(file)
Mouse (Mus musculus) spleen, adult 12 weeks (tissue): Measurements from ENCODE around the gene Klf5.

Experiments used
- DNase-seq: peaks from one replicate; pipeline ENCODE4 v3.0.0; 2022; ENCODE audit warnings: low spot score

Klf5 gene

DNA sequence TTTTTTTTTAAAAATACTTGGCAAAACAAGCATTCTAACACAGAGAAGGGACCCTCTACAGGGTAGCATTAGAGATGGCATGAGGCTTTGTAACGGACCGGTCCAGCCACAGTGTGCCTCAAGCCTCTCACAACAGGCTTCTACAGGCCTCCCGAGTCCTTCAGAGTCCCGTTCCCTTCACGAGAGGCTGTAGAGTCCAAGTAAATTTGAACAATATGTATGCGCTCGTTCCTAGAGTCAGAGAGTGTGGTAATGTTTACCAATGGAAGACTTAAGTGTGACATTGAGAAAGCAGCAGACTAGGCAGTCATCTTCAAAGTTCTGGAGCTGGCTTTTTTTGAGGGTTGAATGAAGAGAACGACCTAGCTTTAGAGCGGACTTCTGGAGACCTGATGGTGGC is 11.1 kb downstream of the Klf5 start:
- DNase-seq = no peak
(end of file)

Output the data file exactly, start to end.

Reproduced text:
Mouse (Mus musculus) spleen, adult 12 weeks (tissue): Measurements from ENCODE around the gene Klf5.

Experiments used
- DNase-seq: peaks from one replicate; pipeline ENCODE4 v3.0.0; 2022; ENCODE audit warnings: low spot score

Klf5 gene

DNA sequence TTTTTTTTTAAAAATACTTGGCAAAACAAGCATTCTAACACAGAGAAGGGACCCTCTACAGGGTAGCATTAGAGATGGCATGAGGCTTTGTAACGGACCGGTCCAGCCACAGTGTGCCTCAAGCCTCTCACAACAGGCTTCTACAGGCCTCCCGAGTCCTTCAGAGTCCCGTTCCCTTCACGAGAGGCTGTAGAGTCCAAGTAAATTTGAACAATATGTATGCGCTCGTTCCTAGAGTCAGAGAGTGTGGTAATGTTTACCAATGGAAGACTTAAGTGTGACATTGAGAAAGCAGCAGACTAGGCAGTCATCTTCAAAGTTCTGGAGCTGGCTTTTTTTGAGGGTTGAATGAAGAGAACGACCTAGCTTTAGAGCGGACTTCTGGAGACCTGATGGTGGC is 11.1 kb downstream of the Klf5 start:
- DNase-seq = no peak